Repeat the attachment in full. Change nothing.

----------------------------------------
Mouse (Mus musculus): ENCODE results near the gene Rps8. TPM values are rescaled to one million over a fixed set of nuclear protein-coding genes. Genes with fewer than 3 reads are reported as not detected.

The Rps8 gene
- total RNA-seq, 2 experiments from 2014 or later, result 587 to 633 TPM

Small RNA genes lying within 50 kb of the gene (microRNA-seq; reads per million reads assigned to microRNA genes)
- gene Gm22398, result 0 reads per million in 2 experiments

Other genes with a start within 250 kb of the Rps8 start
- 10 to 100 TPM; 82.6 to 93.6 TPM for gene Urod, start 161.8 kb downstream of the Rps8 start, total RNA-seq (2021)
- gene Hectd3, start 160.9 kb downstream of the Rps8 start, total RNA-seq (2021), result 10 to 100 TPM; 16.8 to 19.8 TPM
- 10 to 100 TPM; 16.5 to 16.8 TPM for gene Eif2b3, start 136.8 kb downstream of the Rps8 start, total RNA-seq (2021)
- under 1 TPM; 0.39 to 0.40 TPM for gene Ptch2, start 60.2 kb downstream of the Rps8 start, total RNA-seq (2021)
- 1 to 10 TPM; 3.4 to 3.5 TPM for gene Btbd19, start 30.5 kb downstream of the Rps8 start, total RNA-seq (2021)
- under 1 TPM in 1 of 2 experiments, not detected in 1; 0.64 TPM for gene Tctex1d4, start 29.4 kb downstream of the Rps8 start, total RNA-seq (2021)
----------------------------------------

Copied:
Mouse (Mus musculus): ENCODE results near the gene Rps8. TPM values are rescaled to one million over a fixed set of nuclear protein-coding genes. Genes with fewer than 3 reads are reported as not detected.

The Rps8 gene
- total RNA-seq, 2 experiments from 2014 or later, result 587 to 633 TPM

Small RNA genes lying within 50 kb of the gene (microRNA-seq; reads per million reads assigned to microRNA genes)
- gene Gm22398, result 0 reads per million in 2 experiments

Other genes with a start within 250 kb of the Rps8 start
- 10 to 100 TPM; 82.6 to 93.6 TPM for gene Urod, start 161.8 kb downstream of the Rps8 start, total RNA-seq (2021)
- gene Hectd3, start 160.9 kb downstream of the Rps8 start, total RNA-seq (2021), result 10 to 100 TPM; 16.8 to 19.8 TPM
- 10 to 100 TPM; 16.5 to 16.8 TPM for gene Eif2b3, start 136.8 kb downstream of the Rps8 start, total RNA-seq (2021)
- under 1 TPM; 0.39 to 0.40 TPM for gene Ptch2, start 60.2 kb downstream of the Rps8 start, total RNA-seq (2021)
- 1 to 10 TPM; 3.4 to 3.5 TPM for gene Btbd19, start 30.5 kb downstream of the Rps8 start, total RNA-seq (2021)
- under 1 TPM in 1 of 2 experiments, not detected in 1; 0.64 TPM for gene Tctex1d4, start 29.4 kb downstream of the Rps8 start, total RNA-seq (2021)